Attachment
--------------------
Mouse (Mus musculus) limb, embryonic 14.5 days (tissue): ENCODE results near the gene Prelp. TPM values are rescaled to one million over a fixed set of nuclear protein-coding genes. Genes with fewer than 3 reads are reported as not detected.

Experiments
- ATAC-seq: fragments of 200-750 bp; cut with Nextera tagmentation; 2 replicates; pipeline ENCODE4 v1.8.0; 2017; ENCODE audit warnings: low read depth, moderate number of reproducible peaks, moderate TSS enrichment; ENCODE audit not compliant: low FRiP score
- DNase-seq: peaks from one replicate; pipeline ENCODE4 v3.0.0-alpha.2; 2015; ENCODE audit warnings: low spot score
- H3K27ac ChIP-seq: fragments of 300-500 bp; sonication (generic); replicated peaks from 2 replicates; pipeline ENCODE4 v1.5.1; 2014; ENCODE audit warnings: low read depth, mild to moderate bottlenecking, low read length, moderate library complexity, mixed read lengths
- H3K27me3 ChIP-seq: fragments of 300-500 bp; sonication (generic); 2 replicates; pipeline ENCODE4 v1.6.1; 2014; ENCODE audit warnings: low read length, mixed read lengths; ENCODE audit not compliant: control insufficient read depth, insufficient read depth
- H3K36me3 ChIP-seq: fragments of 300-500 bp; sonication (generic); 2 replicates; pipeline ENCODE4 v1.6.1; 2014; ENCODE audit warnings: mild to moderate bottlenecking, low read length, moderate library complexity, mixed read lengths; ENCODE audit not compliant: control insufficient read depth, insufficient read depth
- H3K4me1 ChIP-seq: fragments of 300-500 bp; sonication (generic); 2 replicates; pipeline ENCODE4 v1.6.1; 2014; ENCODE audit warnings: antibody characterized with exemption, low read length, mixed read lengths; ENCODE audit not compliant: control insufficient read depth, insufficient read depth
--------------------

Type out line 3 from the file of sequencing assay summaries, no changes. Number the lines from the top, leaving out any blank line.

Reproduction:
- ATAC-seq: fragments of 200-750 bp; cut with Nextera tagmentation; 2 replicates; pipeline ENCODE4 v1.8.0; 2017; ENCODE audit warnings: low read depth, moderate number of reproducible peaks, moderate TSS enrichment; ENCODE audit not compliant: low FRiP score